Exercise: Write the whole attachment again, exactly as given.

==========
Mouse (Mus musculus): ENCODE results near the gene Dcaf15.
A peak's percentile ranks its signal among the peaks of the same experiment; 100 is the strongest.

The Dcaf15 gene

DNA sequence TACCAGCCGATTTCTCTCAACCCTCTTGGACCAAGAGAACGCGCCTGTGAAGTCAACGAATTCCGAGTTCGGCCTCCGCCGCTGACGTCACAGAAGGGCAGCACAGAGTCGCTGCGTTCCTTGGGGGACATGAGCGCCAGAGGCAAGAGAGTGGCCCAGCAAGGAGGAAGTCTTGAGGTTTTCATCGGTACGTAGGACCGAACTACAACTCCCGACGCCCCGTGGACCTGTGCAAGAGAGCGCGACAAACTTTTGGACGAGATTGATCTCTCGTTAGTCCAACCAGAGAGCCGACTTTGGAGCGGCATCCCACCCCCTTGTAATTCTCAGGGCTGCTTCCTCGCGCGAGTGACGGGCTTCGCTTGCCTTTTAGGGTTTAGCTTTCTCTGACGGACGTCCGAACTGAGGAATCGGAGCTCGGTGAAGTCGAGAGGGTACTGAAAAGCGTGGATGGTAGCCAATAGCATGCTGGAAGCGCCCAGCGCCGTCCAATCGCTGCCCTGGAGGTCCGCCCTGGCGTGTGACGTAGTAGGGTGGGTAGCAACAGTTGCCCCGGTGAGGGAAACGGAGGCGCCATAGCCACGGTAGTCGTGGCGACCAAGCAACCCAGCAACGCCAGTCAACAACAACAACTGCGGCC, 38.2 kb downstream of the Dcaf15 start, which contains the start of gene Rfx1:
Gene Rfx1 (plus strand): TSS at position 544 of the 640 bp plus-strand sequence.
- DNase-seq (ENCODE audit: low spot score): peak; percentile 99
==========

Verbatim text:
Mouse (Mus musculus): ENCODE results near the gene Dcaf15.
A peak's percentile ranks its signal among the peaks of the same experiment; 100 is the strongest.

The Dcaf15 gene

DNA sequence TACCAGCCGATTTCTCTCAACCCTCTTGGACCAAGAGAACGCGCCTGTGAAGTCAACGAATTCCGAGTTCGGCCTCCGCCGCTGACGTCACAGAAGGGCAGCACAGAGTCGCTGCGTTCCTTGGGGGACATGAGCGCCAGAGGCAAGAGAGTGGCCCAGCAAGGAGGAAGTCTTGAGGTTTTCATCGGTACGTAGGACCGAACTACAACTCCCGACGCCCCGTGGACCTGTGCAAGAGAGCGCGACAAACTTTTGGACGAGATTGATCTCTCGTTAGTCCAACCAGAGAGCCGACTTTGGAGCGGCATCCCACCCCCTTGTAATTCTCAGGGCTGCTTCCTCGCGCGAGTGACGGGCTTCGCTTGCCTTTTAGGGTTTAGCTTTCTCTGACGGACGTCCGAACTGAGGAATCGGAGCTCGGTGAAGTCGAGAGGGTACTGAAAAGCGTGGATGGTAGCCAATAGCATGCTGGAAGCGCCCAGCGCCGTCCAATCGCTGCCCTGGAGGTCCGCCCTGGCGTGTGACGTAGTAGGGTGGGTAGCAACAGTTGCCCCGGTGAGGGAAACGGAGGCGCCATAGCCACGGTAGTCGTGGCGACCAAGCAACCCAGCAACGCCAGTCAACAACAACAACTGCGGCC, 38.2 kb downstream of the Dcaf15 start, which contains the start of gene Rfx1:
Gene Rfx1 (plus strand): TSS at position 544 of the 640 bp plus-strand sequence.
- DNase-seq (ENCODE audit: low spot score): peak; percentile 99